“For how long, doddappa. How long shall we continue to claim that we are too small to visit the Goddess?,” asked Renuka.
Dodda devasthana dodda devaru avaru… We can’t compare ourselves to the Lord,” he mumbled under his breath. The rigidity in his face had returned. His eyes never left the ground; the lines on his forehead turned deeper in the morning sun. He continued to speak for a while against the bystanders who disagreed with him.

“No, we aren’t equal,” explained Sunkappa to his uncle. “How can we be? We aren’t allowed to enter their temple. Even if we want to go, he won’t allow us,” he said turning to us, “Because we never went there as kids, the practice is supposed to continue even today. Idu nyaya na?

“Are you treated as equals?” we asked Yemunappa as he bent down to pick up his towel.
“Who?” he asked without looking at us.
“Brahmins and Dalits.”
“How can we be equal? They consume what they think is appropriate. We eat what we think is appropriate. But no one treats us badly. We avoid going to that temple out of our fear for God.”

He was content with what he had. He didn’t need any more unlike the rest. He belonged to a time when it was forbidden for them to have any rights, to live with basic human dignity, to have a voice. Never in his lifetime, had he imagined that a Brahmin and Dalit would stand beside each other, would share the same space in his village.

“Back in the day, we were supposed to drink tea in coconut shells. We weren’t allowed to use cups like the Lingayats. Today, because of plastic cups, we can sit and drink chai together,” he whispered, “Those days, life was difficult. I was beaten up for asking my salary, for raising questions. It was unjust. I don’t remember otherwise. Today, they can’t do anything to me. To us. For, there will be consequences. Such things were unthinkable in the past. We couldn’t make them accountable for their actions. Nobody could,” said Yemunappa with a warm smile.

As conversations progressed, Sunkappa and the others pointed out to him that a lifetime of struggle did not necessarily imply freedom or ‘change’ within the societal realms. Not always. Ostracisation in the name of caste and religion continues to thrive unhindered in these parts. “We are and will always be looked down upon,” he said to us.

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Did they ever step into their homes? we wondered aloud. Homes that belonged to the upper caste men. Did they ever sit alongside someone who was revered in the community? Did they have discussions with them on important matters and perhaps take a decision collectively? Together. Regardless of class and their social status, were they ever treated as one?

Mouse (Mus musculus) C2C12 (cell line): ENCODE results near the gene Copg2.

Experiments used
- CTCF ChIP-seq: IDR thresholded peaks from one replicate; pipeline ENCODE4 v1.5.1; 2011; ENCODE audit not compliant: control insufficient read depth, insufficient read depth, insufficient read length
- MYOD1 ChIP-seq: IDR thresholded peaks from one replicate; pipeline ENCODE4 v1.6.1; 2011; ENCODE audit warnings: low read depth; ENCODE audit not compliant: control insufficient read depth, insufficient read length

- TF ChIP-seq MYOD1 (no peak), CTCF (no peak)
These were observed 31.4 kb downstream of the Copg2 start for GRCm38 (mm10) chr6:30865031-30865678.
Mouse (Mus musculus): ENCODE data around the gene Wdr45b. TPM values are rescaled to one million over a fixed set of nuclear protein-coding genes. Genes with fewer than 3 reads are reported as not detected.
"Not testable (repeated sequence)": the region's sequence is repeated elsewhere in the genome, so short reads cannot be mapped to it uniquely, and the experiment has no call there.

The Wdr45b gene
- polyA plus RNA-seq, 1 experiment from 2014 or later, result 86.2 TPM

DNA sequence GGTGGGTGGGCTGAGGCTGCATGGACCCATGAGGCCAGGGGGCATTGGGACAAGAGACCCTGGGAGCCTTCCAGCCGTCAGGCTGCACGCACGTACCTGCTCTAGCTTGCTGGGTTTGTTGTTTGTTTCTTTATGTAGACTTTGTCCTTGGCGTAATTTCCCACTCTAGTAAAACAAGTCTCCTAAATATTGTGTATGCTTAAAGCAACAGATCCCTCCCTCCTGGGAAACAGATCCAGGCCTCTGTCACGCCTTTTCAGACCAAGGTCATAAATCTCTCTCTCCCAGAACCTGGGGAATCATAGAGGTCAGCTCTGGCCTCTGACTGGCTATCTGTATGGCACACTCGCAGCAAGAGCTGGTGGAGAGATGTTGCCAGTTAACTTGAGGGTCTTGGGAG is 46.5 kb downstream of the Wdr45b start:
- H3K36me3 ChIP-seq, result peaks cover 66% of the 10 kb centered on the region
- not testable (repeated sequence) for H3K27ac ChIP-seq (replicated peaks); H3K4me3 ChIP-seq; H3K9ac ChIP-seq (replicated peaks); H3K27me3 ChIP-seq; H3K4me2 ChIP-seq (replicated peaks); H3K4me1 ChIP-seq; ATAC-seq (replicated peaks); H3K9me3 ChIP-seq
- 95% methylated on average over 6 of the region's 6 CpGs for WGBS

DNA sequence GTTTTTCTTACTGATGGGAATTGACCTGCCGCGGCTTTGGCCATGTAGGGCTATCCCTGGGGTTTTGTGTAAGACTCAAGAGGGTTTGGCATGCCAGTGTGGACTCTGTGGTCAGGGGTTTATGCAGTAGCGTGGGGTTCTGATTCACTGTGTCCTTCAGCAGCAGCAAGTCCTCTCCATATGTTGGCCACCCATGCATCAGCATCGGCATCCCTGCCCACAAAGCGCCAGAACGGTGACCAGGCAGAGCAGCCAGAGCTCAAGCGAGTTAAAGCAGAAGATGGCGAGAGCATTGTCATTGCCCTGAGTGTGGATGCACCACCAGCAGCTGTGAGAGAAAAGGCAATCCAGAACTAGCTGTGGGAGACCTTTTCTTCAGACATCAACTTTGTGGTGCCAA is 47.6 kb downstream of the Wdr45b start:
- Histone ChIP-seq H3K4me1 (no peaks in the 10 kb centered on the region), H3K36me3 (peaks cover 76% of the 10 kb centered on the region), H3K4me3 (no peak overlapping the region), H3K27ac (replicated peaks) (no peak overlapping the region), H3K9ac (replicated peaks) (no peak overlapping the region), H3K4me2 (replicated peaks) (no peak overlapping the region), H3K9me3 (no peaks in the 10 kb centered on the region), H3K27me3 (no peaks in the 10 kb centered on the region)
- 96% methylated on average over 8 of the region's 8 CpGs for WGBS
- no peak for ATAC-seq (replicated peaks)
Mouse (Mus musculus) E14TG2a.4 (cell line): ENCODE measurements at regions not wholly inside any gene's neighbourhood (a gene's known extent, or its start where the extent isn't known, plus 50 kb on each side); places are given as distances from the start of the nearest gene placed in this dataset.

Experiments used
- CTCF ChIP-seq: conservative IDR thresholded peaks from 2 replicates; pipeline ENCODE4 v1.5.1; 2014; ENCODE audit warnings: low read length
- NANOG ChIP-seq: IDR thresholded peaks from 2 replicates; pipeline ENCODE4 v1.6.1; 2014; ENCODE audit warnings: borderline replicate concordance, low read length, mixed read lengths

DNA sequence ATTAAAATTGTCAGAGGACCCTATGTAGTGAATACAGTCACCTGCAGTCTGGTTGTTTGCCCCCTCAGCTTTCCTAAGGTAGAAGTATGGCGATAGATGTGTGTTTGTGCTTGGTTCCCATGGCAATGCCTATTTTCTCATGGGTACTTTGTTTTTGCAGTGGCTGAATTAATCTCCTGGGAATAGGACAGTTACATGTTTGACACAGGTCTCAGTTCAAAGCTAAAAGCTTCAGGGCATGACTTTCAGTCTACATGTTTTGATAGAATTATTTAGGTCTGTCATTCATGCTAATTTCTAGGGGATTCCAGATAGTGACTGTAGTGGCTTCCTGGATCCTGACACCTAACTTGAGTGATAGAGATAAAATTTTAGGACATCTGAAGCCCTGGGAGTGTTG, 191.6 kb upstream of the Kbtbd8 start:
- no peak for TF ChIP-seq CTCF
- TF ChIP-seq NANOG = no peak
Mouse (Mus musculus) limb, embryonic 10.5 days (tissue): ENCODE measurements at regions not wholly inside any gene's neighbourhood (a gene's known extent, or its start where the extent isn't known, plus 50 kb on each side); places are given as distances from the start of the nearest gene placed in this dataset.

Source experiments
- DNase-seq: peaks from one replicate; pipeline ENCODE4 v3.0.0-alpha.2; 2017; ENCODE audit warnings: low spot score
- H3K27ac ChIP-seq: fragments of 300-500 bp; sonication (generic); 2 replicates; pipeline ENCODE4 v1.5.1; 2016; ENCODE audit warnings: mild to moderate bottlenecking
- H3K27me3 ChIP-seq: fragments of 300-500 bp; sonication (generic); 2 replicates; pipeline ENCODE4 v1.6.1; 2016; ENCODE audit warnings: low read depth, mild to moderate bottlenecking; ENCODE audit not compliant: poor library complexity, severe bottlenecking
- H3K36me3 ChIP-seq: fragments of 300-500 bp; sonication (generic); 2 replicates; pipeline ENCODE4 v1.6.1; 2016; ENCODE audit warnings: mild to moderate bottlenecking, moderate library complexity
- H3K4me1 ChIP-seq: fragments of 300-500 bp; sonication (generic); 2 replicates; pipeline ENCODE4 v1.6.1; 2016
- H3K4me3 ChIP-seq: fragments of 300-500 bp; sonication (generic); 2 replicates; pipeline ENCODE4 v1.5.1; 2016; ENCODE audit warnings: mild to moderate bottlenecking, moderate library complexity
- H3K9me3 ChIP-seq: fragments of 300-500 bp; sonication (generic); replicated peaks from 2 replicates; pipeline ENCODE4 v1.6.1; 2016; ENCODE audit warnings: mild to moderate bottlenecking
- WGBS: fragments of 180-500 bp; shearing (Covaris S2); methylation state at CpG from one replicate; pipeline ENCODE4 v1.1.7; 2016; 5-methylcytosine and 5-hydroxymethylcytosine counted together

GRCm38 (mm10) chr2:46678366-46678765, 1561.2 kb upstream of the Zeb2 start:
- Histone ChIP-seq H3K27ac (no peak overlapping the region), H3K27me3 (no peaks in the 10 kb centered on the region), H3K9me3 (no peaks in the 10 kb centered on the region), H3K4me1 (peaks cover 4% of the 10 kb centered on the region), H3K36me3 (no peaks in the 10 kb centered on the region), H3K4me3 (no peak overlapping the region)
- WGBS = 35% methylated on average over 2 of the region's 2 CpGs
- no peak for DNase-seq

“Yes, I visit them. But I never enter their homes. We will sit where we have to and they will do whatever they have to do. We don’t go inside their house. Some people do. But they won’t be questioned by them. Nobody will say Don’t come in. You are not welcome here. We should sit where we are supposed to. One mustn’t step outside their boundaries. We should know our limits,” said Yemunappa to the youngsters as they vehemently opposed his views much to his amusement.

They never set foot in their homes when he was younger. However, a few educated Brahmins would sit with them. On some days, they shared their meals. Other days, they were beaten up for questioning them. “It was during gowdru kaala that jeetha paddati thrived in full glory. The poor were tortured and several died. Even the women and children weren’t spared. Moreover, even if those ‘big’ people perpetuated such atrocities, they were the ones who pronounced judgements based on their system of justice for the entire village. How could anyone escape then?” he asked chuckling at the crowd.

One must be scared of God. We cannot enter such places, he repeated once more in an ominous tone to his nephew. To those who did not harbour such fears, he advised against breaking traditions that would hurt their abhimaana. “These days, Dalits especially the younger generation manage to enter these temples during jatras and festivals. For now, we are allowed to step into the courtyard near the gate. Gradually, after a few years, we might reach the doors. There will come a time when we might be able to sit with the upper caste folks and partake in festivities. With time, such changes will occur. No doubt,” said Sunkappa stepping sideways. His arguments were compelling but the elders seemed unconvinced. Some of us weren’t born equal, they’d tell him.

During the jatra, Dalits aren’t allowed to marry in temples. They were to marry in towns instead. However, they could have their meals in the temple premises. “We can’t tie the thaali there. It isn’t allowed. Tradition forbids us from conducting Dalit weddings in the temple premises,” said Yemunappa.

That bothered him. Casteism was the root cause of all struggles.
And, he knew it. Some days, it broke him.
“Is it like this everywhere?” he asked us abruptly hoping we’d deny its existence.
We didn’t answer.
“You must come back after your journey, and tell me what you saw, how you lived and whom you met along the way….”

We promised him we would.
A year later, we saw his wife sitting in the courtyard just as we had first seen her, that summer. She was alone. There was no one around her. Not even the neighbours. She cupped her chin, and sat there for a while staring at the ground. At nothing. She glanced at us but didn’t remember who we were. She raised her head several times before standing up to leave.

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He wasn’t there.
We’d meet later, we thought to ourselves.
We wouldn’t…
Morning slipped into afternoon, and there was no sign of him anywhere. All that time, when we spoke to the rest, we hoped we would catch a glimpse of the old man with white hair; the man who’d never set foot in the bigger temple. Not once.

In November, Yemunappa breathed his last.
Some moments were never meant to be…

(to be continued…)

Rest of My familyis a non-profit social-work-through-art project. If you like our work, and wish to support it, you can help us continue by donating here.

Through  ‪#‎RestofMyFamily‬, we will focus on highlighting social issues and human interest stories, documenting the triumphs of the ordinary man despite all the hardships they face constantly, and help these stories reach a larger audience and wherever necessary extend support to the individuals and communities that we write about. We hope to make a direct impact to the lives of those people we meet and find suffering due to various social issues; to connect the ones who need help to the ones who can help.